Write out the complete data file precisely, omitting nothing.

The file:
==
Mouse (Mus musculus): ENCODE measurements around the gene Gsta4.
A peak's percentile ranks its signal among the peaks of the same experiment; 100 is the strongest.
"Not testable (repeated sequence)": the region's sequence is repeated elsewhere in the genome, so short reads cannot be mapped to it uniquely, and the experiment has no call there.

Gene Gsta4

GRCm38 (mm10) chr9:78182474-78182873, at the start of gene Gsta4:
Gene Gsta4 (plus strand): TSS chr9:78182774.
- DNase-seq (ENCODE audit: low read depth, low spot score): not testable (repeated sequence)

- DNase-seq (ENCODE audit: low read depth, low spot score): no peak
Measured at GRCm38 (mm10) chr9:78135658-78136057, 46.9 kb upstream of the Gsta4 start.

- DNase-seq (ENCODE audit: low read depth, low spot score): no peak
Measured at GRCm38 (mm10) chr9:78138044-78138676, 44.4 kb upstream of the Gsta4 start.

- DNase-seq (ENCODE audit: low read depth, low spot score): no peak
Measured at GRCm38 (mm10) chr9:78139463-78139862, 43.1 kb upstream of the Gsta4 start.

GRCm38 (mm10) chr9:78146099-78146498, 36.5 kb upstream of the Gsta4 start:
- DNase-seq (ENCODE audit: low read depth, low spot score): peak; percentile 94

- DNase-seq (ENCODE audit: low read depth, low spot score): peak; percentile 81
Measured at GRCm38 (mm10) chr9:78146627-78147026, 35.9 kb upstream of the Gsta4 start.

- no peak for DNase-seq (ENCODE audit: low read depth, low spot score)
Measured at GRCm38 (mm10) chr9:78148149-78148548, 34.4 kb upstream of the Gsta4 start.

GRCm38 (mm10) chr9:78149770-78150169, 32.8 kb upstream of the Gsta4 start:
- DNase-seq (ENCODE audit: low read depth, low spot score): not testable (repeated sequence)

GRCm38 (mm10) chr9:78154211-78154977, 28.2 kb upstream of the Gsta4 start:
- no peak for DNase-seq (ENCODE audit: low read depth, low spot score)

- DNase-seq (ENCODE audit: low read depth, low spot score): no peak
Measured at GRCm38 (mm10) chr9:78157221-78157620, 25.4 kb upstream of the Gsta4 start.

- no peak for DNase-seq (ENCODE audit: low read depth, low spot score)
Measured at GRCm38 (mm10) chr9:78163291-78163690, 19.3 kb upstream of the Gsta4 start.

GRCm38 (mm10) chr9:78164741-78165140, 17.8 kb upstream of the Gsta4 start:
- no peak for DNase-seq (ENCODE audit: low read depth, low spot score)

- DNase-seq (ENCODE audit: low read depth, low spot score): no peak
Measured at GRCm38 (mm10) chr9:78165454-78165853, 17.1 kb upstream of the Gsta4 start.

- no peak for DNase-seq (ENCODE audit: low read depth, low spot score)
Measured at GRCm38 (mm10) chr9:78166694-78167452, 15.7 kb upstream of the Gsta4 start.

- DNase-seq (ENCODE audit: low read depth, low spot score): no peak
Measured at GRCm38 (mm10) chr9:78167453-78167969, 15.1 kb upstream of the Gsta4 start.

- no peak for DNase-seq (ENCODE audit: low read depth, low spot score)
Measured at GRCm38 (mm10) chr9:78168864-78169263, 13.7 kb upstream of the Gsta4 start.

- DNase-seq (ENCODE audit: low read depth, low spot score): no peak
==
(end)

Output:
Mouse (Mus musculus): ENCODE measurements around the gene Gsta4.
A peak's percentile ranks its signal among the peaks of the same experiment; 100 is the strongest.
"Not testable (repeated sequence)": the region's sequence is repeated elsewhere in the genome, so short reads cannot be mapped to it uniquely, and the experiment has no call there.

Gene Gsta4

GRCm38 (mm10) chr9:78182474-78182873, at the start of gene Gsta4:
Gene Gsta4 (plus strand): TSS chr9:78182774.
- DNase-seq (ENCODE audit: low read depth, low spot score): not testable (repeated sequence)

- DNase-seq (ENCODE audit: low read depth, low spot score): no peak
Measured at GRCm38 (mm10) chr9:78135658-78136057, 46.9 kb upstream of the Gsta4 start.

- DNase-seq (ENCODE audit: low read depth, low spot score): no peak
Measured at GRCm38 (mm10) chr9:78138044-78138676, 44.4 kb upstream of the Gsta4 start.

- DNase-seq (ENCODE audit: low read depth, low spot score): no peak
Measured at GRCm38 (mm10) chr9:78139463-78139862, 43.1 kb upstream of the Gsta4 start.

GRCm38 (mm10) chr9:78146099-78146498, 36.5 kb upstream of the Gsta4 start:
- DNase-seq (ENCODE audit: low read depth, low spot score): peak; percentile 94

- DNase-seq (ENCODE audit: low read depth, low spot score): peak; percentile 81
Measured at GRCm38 (mm10) chr9:78146627-78147026, 35.9 kb upstream of the Gsta4 start.

- no peak for DNase-seq (ENCODE audit: low read depth, low spot score)
Measured at GRCm38 (mm10) chr9:78148149-78148548, 34.4 kb upstream of the Gsta4 start.

GRCm38 (mm10) chr9:78149770-78150169, 32.8 kb upstream of the Gsta4 start:
- DNase-seq (ENCODE audit: low read depth, low spot score): not testable (repeated sequence)

GRCm38 (mm10) chr9:78154211-78154977, 28.2 kb upstream of the Gsta4 start:
- no peak for DNase-seq (ENCODE audit: low read depth, low spot score)

- DNase-seq (ENCODE audit: low read depth, low spot score): no peak
Measured at GRCm38 (mm10) chr9:78157221-78157620, 25.4 kb upstream of the Gsta4 start.

- no peak for DNase-seq (ENCODE audit: low read depth, low spot score)
Measured at GRCm38 (mm10) chr9:78163291-78163690, 19.3 kb upstream of the Gsta4 start.

GRCm38 (mm10) chr9:78164741-78165140, 17.8 kb upstream of the Gsta4 start:
- no peak for DNase-seq (ENCODE audit: low read depth, low spot score)

- DNase-seq (ENCODE audit: low read depth, low spot score): no peak
Measured at GRCm38 (mm10) chr9:78165454-78165853, 17.1 kb upstream of the Gsta4 start.

- no peak for DNase-seq (ENCODE audit: low read depth, low spot score)
Measured at GRCm38 (mm10) chr9:78166694-78167452, 15.7 kb upstream of the Gsta4 start.

- DNase-seq (ENCODE audit: low read depth, low spot score): no peak
Measured at GRCm38 (mm10) chr9:78167453-78167969, 15.1 kb upstream of the Gsta4 start.

- no peak for DNase-seq (ENCODE audit: low read depth, low spot score)
Measured at GRCm38 (mm10) chr9:78168864-78169263, 13.7 kb upstream of the Gsta4 start.

- DNase-seq (ENCODE audit: low read depth, low spot score): no peak